Making a friction sheath for a handmade camp knife.
Part 3 of 3 See Part 1 here. See Part 2 here.
Part 2 of 3. See Part 1 here. See part 3 here.
I recently picked up a muzzle loader to extend the deer season. I originally thought it would be a purely practical purchase, but soon found myself getting into the whole mountain man thing. Being a leather worker, I though what better way to get into the whole process than to make my own possibles bag. While looking for design inspiration, I stumbled across the fact that you can buy tanned, salvaged coyote faces on e-Bay! Really??? Well despite the oddness of that statement, it gave me an opportunity to include a a coyote face in my design without taking the time/effort to harvest, skin, and tan a coyote pelt. Part one takes us through some initial design, cutting out the body of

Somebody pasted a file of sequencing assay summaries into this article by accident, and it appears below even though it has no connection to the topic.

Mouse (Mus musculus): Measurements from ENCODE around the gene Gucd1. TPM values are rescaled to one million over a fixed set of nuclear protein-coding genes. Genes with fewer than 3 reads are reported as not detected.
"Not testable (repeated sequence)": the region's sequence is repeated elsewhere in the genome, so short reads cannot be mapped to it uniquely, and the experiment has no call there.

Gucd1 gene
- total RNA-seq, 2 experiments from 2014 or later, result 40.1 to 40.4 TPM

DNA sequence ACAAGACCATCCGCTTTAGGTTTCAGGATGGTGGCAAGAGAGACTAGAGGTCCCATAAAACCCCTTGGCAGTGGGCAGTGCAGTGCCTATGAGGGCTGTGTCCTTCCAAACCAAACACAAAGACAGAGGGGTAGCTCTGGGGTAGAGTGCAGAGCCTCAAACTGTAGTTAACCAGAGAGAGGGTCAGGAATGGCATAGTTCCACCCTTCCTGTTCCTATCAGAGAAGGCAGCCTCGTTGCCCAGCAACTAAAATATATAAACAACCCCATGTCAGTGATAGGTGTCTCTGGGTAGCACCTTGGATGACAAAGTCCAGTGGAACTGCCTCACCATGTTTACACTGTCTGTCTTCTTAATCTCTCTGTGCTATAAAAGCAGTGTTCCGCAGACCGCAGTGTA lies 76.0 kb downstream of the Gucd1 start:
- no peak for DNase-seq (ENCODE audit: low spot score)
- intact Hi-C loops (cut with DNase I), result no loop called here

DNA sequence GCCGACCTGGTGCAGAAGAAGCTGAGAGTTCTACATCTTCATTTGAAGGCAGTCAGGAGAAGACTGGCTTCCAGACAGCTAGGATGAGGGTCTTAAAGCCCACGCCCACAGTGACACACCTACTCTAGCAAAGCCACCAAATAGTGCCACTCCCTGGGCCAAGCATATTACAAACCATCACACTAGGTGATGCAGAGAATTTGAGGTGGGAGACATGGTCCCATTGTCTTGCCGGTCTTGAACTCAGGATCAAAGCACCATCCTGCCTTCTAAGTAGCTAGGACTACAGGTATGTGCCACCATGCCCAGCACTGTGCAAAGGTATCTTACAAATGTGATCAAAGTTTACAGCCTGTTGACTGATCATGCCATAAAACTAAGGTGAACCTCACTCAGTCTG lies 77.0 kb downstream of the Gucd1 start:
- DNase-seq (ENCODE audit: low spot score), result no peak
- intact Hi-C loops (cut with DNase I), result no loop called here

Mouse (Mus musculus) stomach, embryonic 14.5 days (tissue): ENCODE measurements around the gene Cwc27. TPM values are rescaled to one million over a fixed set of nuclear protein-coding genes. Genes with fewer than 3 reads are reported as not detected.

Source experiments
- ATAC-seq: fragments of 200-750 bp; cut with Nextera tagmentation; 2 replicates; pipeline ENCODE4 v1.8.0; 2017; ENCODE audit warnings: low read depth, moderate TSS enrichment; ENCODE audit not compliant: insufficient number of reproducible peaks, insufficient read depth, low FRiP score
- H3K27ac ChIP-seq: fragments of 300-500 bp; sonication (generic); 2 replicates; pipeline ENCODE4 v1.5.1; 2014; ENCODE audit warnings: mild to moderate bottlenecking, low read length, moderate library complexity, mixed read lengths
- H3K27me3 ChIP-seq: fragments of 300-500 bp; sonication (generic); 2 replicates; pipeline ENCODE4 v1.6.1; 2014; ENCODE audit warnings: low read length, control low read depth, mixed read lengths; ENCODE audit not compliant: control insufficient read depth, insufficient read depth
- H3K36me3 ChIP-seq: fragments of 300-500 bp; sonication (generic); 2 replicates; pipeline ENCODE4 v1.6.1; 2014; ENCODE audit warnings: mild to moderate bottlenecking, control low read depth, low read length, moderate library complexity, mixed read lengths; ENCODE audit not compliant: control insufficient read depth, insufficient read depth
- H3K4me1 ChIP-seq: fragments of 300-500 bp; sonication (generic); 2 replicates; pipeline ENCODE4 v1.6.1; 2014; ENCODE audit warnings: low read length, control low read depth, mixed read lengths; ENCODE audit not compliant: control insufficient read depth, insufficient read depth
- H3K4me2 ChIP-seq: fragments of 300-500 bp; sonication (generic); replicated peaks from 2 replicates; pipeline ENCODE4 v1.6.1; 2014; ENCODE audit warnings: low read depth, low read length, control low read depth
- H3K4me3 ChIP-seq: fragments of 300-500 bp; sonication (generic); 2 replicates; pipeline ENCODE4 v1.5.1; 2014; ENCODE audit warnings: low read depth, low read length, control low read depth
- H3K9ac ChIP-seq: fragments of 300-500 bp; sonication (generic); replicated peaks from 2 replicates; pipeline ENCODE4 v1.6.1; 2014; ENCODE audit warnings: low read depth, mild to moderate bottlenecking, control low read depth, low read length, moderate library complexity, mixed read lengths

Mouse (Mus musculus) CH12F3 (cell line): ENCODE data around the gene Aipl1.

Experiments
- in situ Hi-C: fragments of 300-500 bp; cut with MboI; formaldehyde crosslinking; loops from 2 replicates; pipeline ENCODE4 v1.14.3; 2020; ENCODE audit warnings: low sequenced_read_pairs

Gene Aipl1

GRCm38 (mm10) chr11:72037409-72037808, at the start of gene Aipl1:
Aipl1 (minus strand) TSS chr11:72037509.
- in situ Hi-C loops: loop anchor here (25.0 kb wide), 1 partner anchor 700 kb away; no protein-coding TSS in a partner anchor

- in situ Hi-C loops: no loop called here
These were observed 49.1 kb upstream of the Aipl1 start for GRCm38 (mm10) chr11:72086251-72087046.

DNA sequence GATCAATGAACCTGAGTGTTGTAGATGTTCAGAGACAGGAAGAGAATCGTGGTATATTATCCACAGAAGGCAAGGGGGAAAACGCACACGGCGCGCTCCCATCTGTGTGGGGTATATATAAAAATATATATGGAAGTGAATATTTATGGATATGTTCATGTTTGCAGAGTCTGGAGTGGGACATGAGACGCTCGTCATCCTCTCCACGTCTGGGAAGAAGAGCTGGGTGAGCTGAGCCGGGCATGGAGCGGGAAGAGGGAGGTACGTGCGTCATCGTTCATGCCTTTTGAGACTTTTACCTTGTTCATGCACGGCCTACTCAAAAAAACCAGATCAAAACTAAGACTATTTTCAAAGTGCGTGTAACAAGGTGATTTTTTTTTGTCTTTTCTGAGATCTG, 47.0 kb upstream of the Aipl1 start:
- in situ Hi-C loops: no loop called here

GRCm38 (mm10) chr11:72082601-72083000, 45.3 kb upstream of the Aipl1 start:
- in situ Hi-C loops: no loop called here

I bought a Kay-Bar Becker BK-9 last year mostly for prep work for deer season, but also as a big-duty camp knife. I love the functionality of the knife itself, but the sheath was pretty much a joke. It’s made of nylon webbing and, while it has some okay features (a pocket for sharpener, molle attachments, etc.), it really isn’t ideal. Also, the blade coating makes striking a ferrocerium rod unworkable. So, I decided to make some changes. I first ground off the blade coating, then, then fashioned new handle scales out of Cocobolo, an oily, water-resistant exotic hardwood. Then it was time to address the sheath. There are after-market sheaths for the BK-9, but they’re either made of kydex,